VHC Starter Kit – Five items for fan growth

by Jessica Letkemann on July 3, 2007

A curiously cool collection of No-codery appeared in the late 1996 and 1997 issues of the Ten Club newsletter and other mailings under the appealing rubrick of the VHC Starter Kit.

Mailed in a custom-printed red and white cardboard carton about the size of cigar box, the Starter Kit hooked fan club members who shelled out $15 up with nine PJ goodies: a sheet of four Big Daddy Roth style illustrated Red Mosquito and Gremmie window decals, a No Code iron-on adapted from some of the Polaroids of the coverart, an assemble-it-yourself 1X2″ flipbook of Jack Irons drumming, a rubber stamp featuring the No Code circle/square/triangle logo, a small white magnet of the VHC Ambulance drawing, and a random PJ single (often “Go”).

These nine items were cool in and of themselves, but it was the box they came in that make them work as a real set. Ten Club took care in designing the container.

The Box

According to merch brochures from circa 1997 (see photo), the kit once came in a faux-woodgrain cardboard box. By July of 1997, however, the box was red and adorned with little drawings. The top of the box is emblazoned with the black and white “Vitalogy Health Club Starter Kit” logo, a direct adaptation of the VHC Ambulance logo often used at the time. In the upper left of the top, a tiny devil in a white jacket stands next to a white starburst that says “100% Guaranteed.

The design on the side of the box functions as a mini table of contents, advertising that the “Complete Kit includes: iron on, stamp, decal, magnet,” and “flipbook.” “No assembly required!” That last bit wasn’t quite true — the flipbook needed some kindergarten level tearing and collating and both the iron on and decals involved a process to get them adhered to your surface of choice — but hey, whose counting?

The bottom of the box sports a VHC Ambulance logo return address and is dominated by a white rectangle for filling in mailing information.

Flipbook

The included flipbook came as a sheet of perforated paper that had several stills excerpted at two to six second intervals from a videotape of Jack Irons drumming at a 1995 PJ concert. Tearing the sheet, assembling the numbered stills, and fastening it all with the two included brads turned it into a super low-fi DIY video clip – see the video below!

Curiously, the titles from the camera on the stills identify the show as being on February 27, 1995, and – as far as we know – there was no show on that date. PJ played Manila in the Philippines on 2/26 and Bangkok, Thailand on 2/28, the timestamp of a little after 9:04pm rules out being able to chalk the date mystery up to cameras being set for a different time zone.

Decals

Included in the kit were not one but four decals, all of them unfortunately permanent and necessitate a soak in water.

Two (top row) are mirror images of a diabolical red mosquito — heh heh heh — complete with pointy tail and pitchfork. (Sing along now, “I was bitten, must have been the devil….”)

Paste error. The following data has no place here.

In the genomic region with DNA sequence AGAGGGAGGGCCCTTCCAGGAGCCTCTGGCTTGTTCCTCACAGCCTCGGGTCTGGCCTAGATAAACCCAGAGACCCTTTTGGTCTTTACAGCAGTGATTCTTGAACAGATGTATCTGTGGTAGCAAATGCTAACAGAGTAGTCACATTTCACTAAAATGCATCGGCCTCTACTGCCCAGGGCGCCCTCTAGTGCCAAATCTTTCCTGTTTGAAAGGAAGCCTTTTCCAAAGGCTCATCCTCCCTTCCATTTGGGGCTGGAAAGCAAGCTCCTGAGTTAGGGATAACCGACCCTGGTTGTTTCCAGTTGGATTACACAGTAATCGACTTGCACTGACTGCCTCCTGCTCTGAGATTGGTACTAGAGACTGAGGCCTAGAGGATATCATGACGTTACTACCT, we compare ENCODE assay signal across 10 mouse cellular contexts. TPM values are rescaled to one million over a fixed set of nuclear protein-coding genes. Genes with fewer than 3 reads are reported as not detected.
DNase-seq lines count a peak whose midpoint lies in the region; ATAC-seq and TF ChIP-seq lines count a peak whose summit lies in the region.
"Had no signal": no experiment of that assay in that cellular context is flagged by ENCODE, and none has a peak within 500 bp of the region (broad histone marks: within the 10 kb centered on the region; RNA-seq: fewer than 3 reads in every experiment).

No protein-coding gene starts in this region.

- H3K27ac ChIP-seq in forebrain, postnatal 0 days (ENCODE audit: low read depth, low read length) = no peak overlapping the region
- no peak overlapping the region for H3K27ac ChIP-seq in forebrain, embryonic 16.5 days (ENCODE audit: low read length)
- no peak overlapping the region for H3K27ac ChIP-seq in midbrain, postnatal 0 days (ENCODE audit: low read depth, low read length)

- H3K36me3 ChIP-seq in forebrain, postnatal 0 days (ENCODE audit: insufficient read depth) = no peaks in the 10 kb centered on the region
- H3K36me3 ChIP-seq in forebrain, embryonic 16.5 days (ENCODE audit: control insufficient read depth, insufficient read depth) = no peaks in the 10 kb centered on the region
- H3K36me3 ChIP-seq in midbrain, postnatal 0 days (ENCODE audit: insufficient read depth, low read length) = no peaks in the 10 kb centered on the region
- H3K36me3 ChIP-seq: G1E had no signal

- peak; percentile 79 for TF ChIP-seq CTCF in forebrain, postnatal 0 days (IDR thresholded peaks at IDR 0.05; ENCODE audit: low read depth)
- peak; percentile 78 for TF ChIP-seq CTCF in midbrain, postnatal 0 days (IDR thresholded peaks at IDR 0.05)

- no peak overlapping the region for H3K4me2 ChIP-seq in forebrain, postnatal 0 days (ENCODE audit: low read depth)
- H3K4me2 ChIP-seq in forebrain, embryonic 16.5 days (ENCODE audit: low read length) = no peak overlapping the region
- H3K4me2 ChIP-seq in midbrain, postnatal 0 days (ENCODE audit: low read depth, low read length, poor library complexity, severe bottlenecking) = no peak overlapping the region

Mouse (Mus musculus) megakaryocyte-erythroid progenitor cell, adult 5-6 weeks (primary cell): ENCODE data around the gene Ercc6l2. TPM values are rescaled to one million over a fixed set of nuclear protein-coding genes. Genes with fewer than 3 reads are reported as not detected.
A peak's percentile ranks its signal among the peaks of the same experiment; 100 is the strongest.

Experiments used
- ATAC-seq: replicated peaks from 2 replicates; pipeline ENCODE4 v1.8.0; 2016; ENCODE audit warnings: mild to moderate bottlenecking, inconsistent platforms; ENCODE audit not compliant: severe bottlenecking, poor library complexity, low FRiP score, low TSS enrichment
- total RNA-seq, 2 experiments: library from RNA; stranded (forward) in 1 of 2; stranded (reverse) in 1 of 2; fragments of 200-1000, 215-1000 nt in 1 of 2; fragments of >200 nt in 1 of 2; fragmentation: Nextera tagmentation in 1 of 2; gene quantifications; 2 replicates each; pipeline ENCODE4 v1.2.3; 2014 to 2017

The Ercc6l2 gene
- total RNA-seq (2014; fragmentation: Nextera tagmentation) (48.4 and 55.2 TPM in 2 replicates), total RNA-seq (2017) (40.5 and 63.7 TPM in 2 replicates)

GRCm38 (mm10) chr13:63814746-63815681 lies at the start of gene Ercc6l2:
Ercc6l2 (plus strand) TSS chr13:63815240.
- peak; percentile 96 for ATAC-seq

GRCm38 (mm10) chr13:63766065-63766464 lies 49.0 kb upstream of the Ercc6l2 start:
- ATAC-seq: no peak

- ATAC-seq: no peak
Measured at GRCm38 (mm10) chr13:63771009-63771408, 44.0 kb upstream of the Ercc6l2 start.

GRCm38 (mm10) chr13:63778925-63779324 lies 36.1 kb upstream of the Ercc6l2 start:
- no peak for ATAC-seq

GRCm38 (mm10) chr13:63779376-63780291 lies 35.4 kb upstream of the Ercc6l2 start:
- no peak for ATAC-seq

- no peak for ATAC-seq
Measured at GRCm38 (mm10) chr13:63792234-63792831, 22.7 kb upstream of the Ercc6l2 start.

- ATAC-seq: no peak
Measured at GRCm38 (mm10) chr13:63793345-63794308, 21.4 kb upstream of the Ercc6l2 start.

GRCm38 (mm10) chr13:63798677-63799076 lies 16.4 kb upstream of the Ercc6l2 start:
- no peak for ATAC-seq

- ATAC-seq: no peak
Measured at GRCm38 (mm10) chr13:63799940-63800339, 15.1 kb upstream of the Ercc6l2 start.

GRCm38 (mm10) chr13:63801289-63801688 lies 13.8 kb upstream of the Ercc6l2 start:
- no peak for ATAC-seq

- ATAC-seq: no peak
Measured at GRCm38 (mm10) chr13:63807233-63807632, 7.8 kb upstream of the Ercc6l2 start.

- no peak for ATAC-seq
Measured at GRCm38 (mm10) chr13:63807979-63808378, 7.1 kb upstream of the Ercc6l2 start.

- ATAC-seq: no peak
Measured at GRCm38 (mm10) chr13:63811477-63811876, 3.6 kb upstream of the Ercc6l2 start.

The third decal (bottom right) is a Vitalogy Health Club logo and ambulance.

The fourth (bottom left) and final one is a gremmie surfer, ostensibly out of control. His eyes are buggin’ out and his vintage woody station wagon — a classic surfer vehicle — is speeding down the road with a checkered Pearl Jam flag and a finned surfboard hanging out of the back window.

Iron On

The iron on that came in the kit features six of the 144 Polaroids that comprised the cover of No Code, plus the words “Pearl Jam” in the familiar, smudgy typewriter font.

The six Polaroids are: Dennis Rodman’s eye, a sliver of flesh cut from Eddie Vedder’s foot after he was stung by a sting ray (no lie!), the circle/triangle/square No Code logo, a dog’s incisor teeth, the tuning peg of an instrument, and the bulls eye of a dartboard.

Magnet

The magnet included is an approximately two-and-a-half by one-and-a-half inch black and white rendering of the VHC logo and ambulance that emblazoned fan club mailings during this era.

Most folks remember it best as a punch-out-and-assemble-it cardboard structure that formed the cover of Newsletter 11, which was mailed in June 1997. If you look reeeeaaaal close, you can see that the model of the car, which is written on the front fender near the tire, is “Pearl Jam.”

Rubber Stamp

The No Code logo rubber stamp that was included in the starter kit doesn’t need much explanation. It’s simply a three by four inch rendering of the circle/triange/square No Code logo mounted on a wooden base.

Rubber stamps generally don’t work very well without ink. Although most off-the-shelf stamps come with ink pads or built in ink feed, this one did not. Remember, it is a starter kit.

Jessica Letkemann ( Twitter: @Letkemann )
TFT co-editor Jessica Letkemann is a New York based digital music journalist & editor. She's currently VP & Editor-In-Chief of Digital at Fuse Media (Fuse.tv) and was previously managing editor of Billboard.com. She has also been on staff at Spin and Premiere magazines. Her first Pearl Jam show was at Lollapalooza on August 2, 1992.

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